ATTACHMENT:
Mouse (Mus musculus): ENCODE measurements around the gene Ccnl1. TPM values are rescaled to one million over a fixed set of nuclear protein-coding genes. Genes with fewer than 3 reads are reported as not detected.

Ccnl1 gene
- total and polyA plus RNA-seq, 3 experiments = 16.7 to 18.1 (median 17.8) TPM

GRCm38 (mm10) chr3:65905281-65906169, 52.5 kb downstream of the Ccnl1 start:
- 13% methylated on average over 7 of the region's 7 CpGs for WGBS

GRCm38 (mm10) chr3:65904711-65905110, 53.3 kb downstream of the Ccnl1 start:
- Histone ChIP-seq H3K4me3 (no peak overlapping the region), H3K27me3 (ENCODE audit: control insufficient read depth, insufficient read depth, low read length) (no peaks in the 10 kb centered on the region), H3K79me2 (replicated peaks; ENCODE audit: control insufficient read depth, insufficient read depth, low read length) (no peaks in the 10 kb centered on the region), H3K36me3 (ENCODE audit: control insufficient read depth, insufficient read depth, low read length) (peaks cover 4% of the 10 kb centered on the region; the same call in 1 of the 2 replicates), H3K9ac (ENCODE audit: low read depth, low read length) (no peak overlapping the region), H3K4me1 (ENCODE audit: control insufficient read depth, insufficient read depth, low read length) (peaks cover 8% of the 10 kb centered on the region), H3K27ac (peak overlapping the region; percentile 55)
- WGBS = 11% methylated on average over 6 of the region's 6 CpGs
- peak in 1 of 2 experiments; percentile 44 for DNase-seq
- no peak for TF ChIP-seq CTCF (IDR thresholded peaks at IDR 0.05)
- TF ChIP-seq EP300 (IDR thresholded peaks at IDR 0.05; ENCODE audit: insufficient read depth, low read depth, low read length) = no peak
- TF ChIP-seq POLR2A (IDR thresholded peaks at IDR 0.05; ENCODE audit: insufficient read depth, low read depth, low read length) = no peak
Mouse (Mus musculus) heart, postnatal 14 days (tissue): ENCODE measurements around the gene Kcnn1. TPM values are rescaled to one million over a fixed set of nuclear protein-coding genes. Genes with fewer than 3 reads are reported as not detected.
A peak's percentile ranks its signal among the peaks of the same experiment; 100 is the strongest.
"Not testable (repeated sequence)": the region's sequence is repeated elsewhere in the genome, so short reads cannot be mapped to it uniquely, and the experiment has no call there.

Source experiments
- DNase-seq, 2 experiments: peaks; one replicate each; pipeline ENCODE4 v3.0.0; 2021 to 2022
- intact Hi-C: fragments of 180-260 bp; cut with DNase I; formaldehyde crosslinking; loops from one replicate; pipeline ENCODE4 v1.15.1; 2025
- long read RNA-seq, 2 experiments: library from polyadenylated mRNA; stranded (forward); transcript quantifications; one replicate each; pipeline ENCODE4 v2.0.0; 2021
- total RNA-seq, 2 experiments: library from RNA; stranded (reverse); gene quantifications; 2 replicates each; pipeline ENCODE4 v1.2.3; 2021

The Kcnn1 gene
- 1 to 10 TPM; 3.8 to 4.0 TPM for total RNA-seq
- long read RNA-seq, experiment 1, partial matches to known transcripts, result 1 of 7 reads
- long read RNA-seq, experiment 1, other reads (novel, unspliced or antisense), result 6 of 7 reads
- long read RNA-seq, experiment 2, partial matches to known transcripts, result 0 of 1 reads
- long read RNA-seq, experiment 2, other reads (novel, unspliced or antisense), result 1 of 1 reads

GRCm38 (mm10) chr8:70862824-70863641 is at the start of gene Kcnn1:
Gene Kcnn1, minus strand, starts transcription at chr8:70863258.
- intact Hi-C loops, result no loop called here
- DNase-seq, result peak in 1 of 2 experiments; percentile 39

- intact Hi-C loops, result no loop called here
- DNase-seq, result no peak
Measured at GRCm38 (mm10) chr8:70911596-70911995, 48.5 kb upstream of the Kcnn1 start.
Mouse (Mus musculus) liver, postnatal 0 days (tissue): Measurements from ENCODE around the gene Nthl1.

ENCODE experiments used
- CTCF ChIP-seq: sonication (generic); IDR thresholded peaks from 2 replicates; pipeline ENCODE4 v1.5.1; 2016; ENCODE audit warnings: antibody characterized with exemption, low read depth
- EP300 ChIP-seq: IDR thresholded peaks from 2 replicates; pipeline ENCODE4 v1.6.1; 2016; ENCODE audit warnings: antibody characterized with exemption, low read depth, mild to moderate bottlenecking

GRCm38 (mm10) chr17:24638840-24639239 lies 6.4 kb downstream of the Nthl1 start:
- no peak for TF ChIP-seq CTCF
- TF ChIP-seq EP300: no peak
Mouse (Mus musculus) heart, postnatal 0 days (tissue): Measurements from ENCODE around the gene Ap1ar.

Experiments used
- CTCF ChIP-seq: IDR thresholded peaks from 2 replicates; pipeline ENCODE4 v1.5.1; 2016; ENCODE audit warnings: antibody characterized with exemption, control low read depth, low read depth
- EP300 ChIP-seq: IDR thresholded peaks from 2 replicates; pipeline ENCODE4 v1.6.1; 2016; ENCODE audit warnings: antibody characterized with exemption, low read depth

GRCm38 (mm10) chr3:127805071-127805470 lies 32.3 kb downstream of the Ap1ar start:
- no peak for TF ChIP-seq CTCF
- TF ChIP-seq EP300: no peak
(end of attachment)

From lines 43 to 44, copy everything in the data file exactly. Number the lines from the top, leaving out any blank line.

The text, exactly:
- CTCF ChIP-seq: IDR thresholded peaks from 2 replicates; pipeline ENCODE4 v1.5.1; 2016; ENCODE audit warnings: antibody characterized with exemption, control low read depth, low read depth
- EP300 ChIP-seq: IDR thresholded peaks from 2 replicates; pipeline ENCODE4 v1.6.1; 2016; ENCODE audit warnings: antibody characterized with exemption, low read depth